Cognitive Science is the cross-disciplinary study of how the mind works, with a focus on perception, reasoning, memory, attention, language, decision-making, motor control, and problem solving. Cognitive scientists often compare minds to computers. In particular, they describe mental processes as computational operations on internal representations. For instance, perception is seen as a representation of the external world that results from sensory stimulation; learning is analyzed as the addition of new representations through interactions with the environment; reasoning is treated as the addition of new representations through operations on existing representations.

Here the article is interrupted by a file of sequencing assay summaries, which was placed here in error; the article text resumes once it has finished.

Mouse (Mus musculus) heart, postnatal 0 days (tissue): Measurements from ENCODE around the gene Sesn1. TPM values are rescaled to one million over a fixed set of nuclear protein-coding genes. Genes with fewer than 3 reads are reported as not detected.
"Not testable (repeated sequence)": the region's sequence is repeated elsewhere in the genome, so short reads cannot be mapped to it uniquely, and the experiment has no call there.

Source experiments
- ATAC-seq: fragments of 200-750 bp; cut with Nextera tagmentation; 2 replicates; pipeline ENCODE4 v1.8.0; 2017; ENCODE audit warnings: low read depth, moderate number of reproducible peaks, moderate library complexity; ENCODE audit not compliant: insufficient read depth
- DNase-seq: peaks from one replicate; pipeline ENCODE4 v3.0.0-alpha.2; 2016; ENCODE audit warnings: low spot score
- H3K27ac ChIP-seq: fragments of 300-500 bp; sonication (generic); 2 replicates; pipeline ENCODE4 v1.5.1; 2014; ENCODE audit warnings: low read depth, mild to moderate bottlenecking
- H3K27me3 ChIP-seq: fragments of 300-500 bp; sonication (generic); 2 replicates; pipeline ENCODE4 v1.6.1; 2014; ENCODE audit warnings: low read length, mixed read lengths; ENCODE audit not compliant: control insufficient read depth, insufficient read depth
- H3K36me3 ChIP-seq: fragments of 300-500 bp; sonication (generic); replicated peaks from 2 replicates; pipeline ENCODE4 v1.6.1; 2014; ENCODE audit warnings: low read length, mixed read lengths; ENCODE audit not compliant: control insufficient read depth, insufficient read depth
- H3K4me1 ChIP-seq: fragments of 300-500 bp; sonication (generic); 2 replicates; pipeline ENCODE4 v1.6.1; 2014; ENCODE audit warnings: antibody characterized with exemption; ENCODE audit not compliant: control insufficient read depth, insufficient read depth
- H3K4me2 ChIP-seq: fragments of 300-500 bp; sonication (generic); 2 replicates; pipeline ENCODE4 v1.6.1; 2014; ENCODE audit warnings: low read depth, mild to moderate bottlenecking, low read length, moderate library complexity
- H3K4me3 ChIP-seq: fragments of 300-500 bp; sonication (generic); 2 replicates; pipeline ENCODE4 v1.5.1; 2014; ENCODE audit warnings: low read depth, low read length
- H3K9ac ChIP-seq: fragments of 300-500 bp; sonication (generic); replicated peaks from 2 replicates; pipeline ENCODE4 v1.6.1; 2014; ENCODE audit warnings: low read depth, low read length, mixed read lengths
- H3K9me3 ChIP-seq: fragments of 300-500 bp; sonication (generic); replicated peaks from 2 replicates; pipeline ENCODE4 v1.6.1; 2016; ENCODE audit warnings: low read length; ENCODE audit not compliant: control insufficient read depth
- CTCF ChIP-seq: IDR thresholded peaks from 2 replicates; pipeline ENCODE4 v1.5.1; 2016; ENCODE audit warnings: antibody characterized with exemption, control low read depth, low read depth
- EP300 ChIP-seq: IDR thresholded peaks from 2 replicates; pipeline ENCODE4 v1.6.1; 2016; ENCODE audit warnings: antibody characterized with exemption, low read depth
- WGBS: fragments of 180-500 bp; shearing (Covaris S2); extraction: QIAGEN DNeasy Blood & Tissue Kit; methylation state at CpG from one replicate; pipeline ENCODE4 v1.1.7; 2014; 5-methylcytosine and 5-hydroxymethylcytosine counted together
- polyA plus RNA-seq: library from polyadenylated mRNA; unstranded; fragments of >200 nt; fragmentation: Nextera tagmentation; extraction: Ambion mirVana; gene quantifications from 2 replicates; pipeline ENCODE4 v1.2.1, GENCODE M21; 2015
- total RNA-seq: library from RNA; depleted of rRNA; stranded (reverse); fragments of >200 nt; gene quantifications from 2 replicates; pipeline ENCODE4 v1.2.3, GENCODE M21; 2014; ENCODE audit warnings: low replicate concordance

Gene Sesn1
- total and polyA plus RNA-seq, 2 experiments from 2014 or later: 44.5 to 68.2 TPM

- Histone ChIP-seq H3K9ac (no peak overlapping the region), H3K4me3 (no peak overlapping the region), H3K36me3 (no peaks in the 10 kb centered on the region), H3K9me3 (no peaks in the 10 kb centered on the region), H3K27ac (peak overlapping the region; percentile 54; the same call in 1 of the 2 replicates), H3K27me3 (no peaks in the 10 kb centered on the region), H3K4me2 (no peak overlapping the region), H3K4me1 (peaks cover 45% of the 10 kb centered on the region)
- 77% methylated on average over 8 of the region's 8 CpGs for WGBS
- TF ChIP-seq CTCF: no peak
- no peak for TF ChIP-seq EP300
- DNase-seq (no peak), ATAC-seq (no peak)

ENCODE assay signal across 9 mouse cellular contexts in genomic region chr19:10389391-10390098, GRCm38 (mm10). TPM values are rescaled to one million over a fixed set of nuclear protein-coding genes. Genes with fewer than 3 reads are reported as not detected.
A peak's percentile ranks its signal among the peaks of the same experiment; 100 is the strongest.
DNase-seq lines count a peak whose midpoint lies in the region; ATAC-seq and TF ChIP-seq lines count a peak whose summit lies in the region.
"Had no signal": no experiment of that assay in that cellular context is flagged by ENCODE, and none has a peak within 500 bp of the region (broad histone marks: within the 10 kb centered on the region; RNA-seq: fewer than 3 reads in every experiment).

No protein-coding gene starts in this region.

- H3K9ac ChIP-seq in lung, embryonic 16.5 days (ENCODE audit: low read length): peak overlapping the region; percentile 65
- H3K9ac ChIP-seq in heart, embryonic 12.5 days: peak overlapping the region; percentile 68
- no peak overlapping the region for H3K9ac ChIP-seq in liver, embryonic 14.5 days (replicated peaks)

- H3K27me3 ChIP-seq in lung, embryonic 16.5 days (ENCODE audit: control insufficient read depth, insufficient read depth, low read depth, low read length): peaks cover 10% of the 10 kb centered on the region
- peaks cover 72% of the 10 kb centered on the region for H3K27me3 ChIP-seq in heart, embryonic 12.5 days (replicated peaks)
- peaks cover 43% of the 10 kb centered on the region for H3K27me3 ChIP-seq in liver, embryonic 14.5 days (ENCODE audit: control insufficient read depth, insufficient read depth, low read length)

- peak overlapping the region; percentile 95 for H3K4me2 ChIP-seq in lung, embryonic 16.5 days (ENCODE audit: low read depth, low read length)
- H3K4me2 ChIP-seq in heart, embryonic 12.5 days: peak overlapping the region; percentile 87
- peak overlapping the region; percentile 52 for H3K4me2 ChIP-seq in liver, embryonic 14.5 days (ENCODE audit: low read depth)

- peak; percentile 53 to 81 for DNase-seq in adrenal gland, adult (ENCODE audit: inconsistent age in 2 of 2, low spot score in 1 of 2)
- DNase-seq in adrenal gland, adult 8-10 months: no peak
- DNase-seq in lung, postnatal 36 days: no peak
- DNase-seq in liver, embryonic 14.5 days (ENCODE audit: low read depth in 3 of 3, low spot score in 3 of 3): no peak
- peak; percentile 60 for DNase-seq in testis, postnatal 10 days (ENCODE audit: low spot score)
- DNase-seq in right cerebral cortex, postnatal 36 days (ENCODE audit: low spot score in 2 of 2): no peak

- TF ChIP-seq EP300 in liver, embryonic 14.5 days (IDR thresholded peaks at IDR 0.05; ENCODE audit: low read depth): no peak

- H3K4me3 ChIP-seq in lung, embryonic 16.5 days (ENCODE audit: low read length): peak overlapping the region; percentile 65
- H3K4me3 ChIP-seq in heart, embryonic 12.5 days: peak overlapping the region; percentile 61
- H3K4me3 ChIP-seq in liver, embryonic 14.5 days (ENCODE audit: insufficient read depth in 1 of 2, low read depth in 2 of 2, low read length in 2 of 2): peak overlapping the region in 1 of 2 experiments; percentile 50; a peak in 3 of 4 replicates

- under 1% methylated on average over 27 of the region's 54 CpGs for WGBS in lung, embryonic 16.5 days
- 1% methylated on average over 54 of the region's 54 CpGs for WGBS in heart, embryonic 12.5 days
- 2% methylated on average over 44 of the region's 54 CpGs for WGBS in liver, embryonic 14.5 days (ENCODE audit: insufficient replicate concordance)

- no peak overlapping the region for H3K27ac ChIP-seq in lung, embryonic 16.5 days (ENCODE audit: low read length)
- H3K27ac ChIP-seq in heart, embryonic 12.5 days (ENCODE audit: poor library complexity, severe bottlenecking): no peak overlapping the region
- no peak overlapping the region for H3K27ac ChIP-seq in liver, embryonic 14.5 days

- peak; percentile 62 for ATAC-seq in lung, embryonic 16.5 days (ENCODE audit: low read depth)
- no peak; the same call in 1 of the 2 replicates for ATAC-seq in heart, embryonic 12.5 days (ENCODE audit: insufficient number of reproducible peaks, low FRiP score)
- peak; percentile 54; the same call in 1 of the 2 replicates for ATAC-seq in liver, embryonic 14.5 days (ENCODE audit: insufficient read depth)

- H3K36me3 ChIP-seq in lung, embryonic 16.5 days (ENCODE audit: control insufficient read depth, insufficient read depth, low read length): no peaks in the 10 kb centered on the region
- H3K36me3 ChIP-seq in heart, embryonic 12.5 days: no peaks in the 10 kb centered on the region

Cognitive Science is an interdisciplinary field: it draws on tools and ideas from psychology, neuroscience, linguistics, economics, computer science, and philosophy, with affiliated faculty in each of these disciplines. Psychologists study the computational operations that we use to solve specific tasks; neuroscientists study the implementation of those operations in the brain; linguists study the representations involved in communication; economists study the representations involved in decisions involving uncertainty and reward; computer scientists consider how the processes involved in human cognition fit into a more general theory of computations and a larger space of tasks; and philosophers ask fundamental questions about the nature of representation and computation.
Cognitive Science majors will gain fluency in computational methods; a capacity for rigorous and careful thought; a broad understanding of the affiliated disciplines; and a deep understanding of cognition.
Director: Professor John Morrison, firstname.lastname@example.org
Department Assistant: Maia Bernstein, email@example.com